Top executives from several leading telecom and enterprise companies gathered last week at the IEEE 5G World Forum to discuss the industry’s fronthaul problem: how to connect, in practical ways, radio heads and antenna complexes in cellular networks to remote baseband units.
Led by Helen Ojha of Collinear, a company seeking to solve this fronthaul problem, the panel, which was held on July 10, 2018 and included executives from Facebook, Vodafone, Nokia, and Aviat, concluded that new RAN functional split architectures and advances in wireless transport technology provide “good enough” practical solutions. With this breakthrough, the benefits of centralized RAN can be available in fiber-poor and fiber-rich areas alike.
Panel members, Dr. Stanley Chia, CTO of Tomorrow Street, a joint venture of Vodafone Procurement Company and the Luxembourg Government; Renuka Bhalerao, Manager at Facebook and Technical Committee Member at the Telecom Infra Project (TIP); Gary Croke, Senior Director of Marketing and Strategy at Aviat; and Dr. Ajay Rajkumar, Consulting Engagement Leader at Nokia Bell Labs, debated the practicalities of “ideal” versus “non-ideal” fronthaul transport, concluding that “ideal” fronthaul, as defined for 4G backhaul by 3GPP, is only practical for a limited few geographies and markets around the world. This limitation is due to the very high capacity requirement of 10Gbps or greater, depending on the antenna system, and the stringent latency one-way requirement of 2.5microseconds of “ideal” backhaul versus “non-deal” backhaul ranging from 10Mbps to 10Gbps and 2 – 60 milliseconds.
Lively discussion ensued engaging the panelists and the audience on the topics of the subjective nature of latency as experienced by end users, the practicalities of reaching diverse end-points in urban areas working with street furniture and its various owners, and the competitive implications of open interfaces and open standards for the new split RAN architectures. To handle the capacity and latency requirements of different scenarios and use-cases for 5G, the panel considered a wide range of alternatives that are in development, including network slicing, edge computing, the need to leverage existing networks infrastructure, and use of higher capacity millimeter wave and near-infrared frequencies for transport. Open interfaces and disaggregated multi-vendor solutions were debated with a compelling case made for these to accelerate competitive pursuit of new 5G infrastructure through cost-reducing innovations.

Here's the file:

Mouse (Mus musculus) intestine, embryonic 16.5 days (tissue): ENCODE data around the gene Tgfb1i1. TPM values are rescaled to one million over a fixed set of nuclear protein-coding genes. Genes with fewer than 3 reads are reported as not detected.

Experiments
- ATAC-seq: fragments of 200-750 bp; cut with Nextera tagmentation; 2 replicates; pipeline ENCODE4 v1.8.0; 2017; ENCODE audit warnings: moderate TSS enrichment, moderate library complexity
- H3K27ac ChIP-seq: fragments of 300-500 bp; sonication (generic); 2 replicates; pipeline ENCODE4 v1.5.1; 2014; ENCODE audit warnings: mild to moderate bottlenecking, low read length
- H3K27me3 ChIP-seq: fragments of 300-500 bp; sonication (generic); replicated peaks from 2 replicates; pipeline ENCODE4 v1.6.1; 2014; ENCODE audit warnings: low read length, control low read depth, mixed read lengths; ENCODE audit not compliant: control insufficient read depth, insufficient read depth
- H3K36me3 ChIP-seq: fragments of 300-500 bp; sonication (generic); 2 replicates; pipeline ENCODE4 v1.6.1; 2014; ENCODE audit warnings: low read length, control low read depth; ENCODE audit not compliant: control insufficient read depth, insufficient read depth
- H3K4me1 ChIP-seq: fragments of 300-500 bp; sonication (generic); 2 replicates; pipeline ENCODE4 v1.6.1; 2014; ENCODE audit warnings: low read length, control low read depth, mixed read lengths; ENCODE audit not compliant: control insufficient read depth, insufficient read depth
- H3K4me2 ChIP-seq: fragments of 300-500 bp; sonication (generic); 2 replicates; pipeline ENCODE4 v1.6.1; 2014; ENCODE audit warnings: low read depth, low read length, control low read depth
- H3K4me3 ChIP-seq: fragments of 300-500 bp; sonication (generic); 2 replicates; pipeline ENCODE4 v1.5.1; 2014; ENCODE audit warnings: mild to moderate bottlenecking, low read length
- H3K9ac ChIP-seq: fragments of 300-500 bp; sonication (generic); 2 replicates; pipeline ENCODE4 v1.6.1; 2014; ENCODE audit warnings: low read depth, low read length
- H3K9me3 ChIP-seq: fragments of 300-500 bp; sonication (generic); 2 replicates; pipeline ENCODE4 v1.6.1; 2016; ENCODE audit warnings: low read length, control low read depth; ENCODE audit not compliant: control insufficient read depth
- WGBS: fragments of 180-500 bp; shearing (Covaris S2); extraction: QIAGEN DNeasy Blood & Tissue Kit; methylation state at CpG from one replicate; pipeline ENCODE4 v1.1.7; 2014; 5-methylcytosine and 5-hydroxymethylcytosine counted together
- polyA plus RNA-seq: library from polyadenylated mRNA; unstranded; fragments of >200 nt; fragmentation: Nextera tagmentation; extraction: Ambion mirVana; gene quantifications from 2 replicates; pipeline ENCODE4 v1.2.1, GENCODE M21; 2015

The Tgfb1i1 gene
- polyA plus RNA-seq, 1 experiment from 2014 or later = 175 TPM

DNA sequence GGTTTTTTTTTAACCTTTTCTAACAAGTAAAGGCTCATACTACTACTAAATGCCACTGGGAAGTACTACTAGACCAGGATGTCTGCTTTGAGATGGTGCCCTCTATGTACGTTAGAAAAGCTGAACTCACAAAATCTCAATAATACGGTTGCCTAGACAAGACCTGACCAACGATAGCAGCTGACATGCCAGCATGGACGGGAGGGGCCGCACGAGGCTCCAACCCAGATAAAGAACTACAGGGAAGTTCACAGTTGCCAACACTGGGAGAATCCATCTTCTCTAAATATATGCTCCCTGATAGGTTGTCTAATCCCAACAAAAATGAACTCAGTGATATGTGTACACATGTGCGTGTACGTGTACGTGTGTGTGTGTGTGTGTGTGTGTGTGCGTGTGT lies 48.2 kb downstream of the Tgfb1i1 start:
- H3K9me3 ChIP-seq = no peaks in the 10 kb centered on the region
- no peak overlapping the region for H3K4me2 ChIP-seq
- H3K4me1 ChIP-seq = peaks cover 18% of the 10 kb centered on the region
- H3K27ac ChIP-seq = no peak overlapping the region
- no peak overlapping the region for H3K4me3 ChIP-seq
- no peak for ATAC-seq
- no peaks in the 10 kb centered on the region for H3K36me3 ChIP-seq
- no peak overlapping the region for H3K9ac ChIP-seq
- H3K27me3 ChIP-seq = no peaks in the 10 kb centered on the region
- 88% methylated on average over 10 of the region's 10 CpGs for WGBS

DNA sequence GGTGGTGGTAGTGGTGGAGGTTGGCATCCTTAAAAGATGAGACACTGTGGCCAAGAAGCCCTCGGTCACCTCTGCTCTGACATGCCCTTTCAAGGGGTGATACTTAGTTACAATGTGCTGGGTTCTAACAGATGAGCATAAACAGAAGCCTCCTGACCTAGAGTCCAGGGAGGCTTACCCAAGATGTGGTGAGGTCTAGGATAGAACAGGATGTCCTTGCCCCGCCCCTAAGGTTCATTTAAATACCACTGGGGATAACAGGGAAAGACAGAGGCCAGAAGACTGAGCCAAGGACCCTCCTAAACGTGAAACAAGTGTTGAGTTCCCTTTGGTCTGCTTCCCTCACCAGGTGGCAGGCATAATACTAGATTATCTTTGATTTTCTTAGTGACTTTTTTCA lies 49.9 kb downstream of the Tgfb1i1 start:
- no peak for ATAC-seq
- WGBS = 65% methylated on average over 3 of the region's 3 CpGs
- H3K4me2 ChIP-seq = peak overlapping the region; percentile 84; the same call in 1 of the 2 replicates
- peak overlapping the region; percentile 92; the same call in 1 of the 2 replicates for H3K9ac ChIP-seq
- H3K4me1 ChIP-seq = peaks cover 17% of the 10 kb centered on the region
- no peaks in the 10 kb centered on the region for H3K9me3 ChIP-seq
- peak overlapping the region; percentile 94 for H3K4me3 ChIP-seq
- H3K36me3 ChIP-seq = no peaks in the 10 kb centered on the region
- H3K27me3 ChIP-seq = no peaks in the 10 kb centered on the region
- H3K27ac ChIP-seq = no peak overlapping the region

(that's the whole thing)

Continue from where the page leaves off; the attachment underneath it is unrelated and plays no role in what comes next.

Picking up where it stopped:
The new course for the industry as it approaches 5G ranges from new network edges composed of IoT gateway devices that seek access to the public cellular networks, private cloud and enterprise networks intersecting public networks, to scenarios and use-cases driven vRAN deployments variously utilizing the 3GPP split options. The panel concluded that the industry is driven by cost considerations, practicalities and a growing realization of the need for greater transparency into the workings of network infrastructures. As a final note, Ms. Bhalerao encouraged all attendees to watch for the results of TIP-sponsored non-ideal vRAN transport tests now underway in several operator-sponsored labs around the world, to be reported on in upcoming TIP Summit taking place in London this October 2018.